But Handy argued that the company needed this time to prove that it was on to something and build a community. That community now consists of more than 1,700 companies that use the dbt project in some form and over 5,000 people in the dbt Slack community. Fishtown also now has over 250 dbt Cloud customers and the company signed up a number of big enterprise clients earlier this year. With that, the company needed to raise money to expand and also better service its current list of customers.

“We live in Philadelpha. The cost of living is low here and none of us really care to make a quadro-billion dollars, but we do want to answer the question of how do we best serve the community,” Handy said. “And for the first time, in the early part of the year, we were like, holy shit, we can’t keep up with all of the stuff that people need from us.”

The company plans to expand the team from 25 to 50 employees in 2020 and with those, the team plans to improve and expand the product, especially its IDE for data analysts, which Handy admitted could use a bit more polish.


By Frederic Lardinois

$75M legal startup Atrium shuts down, lays off 100

Justin Kan’s hybrid legal software and law firm startup Atrium is shutting down today after failing to figure out how to deliver better efficiency than a traditional law firm, the CEO tells TechCrunch exclusively. The startup has now laid off all its employees, which totaled just over 100. It will return some of its $75.5 million in funding to investors, including Series B lead Andreessen Horowitz. The separate Atrium law firm will continue to operate.

“I’m really grateful to the customers and the team members who came along with me and our investors. It’s unfortunate that this wasn’t the outcome that we wanted but we’re thankful to everyone that came with us on the journey” said Kan. He’d previously founded Justin.tv which pivoted to become Twitch and later sold to Amazon for $970 million. “We decided to call it and wind down the startup operations. There will be some capital returned to investors post wind-down” Kan told me.

Atrium had attempted a pivot back in January, laying off its in-house lawyers to become a more pure software startup with better margins. Some of its lawyers formed a separate standalone legal firm and took on former Atrium clients. But Kan tells me that it was tough to regain momentum coming out of that change, which some Atrium customers tell me felt chaotic and left them unsure of their legal representation.

More layoffs quietly ensued as divisions connected to those lawyers were eliminated. But trying to build software for third-party lawyers, many of which have entrenched processes and older leadership, proved difficult. The streamlined workflows may not have seemed worth the thrash of adopting new technology.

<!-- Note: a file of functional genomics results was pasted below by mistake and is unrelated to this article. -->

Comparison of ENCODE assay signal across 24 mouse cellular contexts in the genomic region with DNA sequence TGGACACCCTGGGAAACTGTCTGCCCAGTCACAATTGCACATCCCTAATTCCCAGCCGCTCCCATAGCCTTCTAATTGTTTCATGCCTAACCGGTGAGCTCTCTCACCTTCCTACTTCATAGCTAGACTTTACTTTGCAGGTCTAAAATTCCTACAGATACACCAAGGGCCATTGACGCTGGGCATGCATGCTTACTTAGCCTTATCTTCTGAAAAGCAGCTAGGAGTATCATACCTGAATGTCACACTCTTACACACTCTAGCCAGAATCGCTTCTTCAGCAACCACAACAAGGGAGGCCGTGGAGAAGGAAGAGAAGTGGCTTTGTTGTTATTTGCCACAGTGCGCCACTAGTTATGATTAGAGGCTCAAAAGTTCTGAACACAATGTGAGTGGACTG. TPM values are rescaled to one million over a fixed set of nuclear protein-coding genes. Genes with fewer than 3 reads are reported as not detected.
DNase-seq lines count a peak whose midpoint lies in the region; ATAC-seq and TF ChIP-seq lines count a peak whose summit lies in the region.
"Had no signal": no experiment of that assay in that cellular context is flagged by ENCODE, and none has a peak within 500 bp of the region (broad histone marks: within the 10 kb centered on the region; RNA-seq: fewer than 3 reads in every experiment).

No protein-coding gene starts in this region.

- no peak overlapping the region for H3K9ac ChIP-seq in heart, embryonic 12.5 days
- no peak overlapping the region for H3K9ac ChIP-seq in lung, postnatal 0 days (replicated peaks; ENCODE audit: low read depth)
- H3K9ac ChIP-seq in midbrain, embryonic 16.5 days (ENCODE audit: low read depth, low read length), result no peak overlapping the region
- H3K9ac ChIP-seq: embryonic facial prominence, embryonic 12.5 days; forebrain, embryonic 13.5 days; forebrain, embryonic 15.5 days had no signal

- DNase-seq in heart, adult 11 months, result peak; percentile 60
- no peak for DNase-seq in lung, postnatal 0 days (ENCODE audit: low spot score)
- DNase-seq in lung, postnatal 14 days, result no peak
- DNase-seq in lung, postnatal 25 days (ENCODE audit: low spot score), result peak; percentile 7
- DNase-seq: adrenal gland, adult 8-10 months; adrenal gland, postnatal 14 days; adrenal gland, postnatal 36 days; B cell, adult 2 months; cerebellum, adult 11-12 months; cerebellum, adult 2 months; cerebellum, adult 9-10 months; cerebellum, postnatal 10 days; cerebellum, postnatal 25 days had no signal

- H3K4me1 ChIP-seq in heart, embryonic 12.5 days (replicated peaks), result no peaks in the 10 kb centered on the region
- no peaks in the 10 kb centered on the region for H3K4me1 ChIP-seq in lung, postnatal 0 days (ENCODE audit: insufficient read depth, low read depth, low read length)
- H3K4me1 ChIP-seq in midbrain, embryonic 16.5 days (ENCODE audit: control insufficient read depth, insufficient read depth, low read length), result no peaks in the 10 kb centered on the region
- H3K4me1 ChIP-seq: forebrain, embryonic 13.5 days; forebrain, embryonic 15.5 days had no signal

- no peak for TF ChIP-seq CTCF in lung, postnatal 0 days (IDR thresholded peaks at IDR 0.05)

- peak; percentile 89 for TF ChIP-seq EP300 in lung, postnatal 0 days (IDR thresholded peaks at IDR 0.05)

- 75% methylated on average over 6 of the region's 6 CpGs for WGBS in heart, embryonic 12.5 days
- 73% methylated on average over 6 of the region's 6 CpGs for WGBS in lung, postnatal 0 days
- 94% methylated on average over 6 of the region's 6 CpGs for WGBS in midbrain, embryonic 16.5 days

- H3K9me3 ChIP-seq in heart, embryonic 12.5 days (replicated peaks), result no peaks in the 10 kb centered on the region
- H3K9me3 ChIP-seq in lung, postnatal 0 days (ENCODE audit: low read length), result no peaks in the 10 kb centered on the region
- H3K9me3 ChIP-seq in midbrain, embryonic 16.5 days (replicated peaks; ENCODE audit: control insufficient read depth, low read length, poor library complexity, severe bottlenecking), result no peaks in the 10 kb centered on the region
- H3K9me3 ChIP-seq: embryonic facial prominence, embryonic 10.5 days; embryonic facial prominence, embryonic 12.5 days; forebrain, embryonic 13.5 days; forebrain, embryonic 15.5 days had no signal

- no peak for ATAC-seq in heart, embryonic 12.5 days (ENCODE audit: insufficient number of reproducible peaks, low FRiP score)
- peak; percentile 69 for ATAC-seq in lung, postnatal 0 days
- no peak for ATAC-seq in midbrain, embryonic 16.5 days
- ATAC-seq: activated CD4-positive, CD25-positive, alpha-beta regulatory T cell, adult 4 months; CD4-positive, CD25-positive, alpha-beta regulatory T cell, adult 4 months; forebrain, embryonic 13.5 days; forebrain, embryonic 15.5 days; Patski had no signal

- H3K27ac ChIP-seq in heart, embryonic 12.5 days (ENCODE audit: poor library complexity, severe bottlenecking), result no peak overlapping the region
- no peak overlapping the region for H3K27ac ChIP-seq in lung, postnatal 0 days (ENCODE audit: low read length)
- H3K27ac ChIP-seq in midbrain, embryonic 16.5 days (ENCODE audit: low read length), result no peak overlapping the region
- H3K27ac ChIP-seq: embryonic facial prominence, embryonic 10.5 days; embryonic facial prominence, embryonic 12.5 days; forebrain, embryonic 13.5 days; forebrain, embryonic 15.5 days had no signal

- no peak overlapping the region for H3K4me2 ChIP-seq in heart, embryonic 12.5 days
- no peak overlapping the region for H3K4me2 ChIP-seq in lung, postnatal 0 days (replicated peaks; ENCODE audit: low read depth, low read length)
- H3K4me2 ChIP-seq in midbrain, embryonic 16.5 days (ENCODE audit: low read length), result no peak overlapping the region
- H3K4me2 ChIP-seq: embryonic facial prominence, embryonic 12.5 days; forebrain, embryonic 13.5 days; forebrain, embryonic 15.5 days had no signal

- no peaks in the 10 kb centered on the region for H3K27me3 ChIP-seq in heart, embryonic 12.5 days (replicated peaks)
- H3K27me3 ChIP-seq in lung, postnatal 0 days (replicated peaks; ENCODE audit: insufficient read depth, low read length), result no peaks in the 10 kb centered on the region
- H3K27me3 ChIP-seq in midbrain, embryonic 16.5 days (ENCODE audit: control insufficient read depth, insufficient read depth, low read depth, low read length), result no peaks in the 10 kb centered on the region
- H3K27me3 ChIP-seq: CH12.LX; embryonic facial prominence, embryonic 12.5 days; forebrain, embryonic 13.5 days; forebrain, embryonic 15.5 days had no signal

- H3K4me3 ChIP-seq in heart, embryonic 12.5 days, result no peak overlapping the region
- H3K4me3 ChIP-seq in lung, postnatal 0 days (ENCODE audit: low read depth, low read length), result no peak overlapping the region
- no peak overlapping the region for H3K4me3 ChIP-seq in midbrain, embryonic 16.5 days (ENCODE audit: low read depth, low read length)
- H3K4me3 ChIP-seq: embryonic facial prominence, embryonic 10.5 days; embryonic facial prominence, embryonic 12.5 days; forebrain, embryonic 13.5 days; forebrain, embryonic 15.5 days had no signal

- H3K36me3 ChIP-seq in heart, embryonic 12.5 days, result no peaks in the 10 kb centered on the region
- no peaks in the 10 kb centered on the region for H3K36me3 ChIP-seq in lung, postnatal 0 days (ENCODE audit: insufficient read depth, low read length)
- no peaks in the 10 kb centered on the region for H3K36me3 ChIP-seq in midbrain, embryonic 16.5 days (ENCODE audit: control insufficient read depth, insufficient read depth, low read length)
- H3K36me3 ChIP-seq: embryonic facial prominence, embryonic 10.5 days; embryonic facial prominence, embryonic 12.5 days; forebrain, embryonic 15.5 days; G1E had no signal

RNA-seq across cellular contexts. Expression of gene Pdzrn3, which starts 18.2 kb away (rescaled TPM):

“If you look at our original business model with the veritcalized law firm, a lot of these companies that have this kind of full stack model are not going to survive” Kan explained. “A lot of these companies, Atrium included, did not figure out how to make a dent in operational efficiency.”

Disrupting Law Firms Proves Difficult

Founded in 2017, Atrium built software for startups to navigate fundraising, hiring, acquisition deals, and collaboration with their legal team. Atrium also offered in-house lawyers that could provide counsel and best practices in these matters. The idea was that the collaboration software would make its lawyers more efficient than a traditional law firm so they could get work done faster, translating to savings for clients and Atrium.

Atrium’s software included Records, a Dropbox-esque system for keeping track of legal documents, and Hiring, which instantly generated employment offer letters based on details punched into a form while keeping track of signatures. The startup hoped it could prevent clients and lawyers from wasting time digging through email chains or missing a sign-off that could put them in legal jeopardy.

The company tried to generate client leads by hosting fundraising workshops for startups, starring Kan and his stories from growing Twitch. A charismatic leader with a near-billion dollar exit under his belt, investors and founders alike were quick to buy into Kan’s vision and advice. Startups saw Atrium as an ally with industry expertise that could help them avoid dirty term sheets or botched hires.

But keeping a large squad of lawyers on staff proved costly. Atrium priced packages of its software and legal assistance under subscriptions, with momentous deals like acquisitions incurring add-on fees. The model relied less on milking clients with steep hourly rates measured down to six-minute increments like most law firms.

Yet eliminating the busy work for lawyers through its software didn’t materialize into bountiful profits. The pivot saught to create a professional services network where Atrium could route clients to attorneys. The layoffs had shaken faith in the startup as clients demanded stability lest they be caught without counsel at a tough time

Rather than trudge on, Kan decided to fold the company. The standalone Atrium law firm will continue to operate under partners Michel Narganes and Matthew Melville, but the startup developing legal software is done.

Atrium’s implosion could send ripples through the legaltech scene, and push other entrepreneurs to start with a more focused software-only approach.


By Josh Constine

ChartHop grabs $5M seed led by a16z to automate the org chart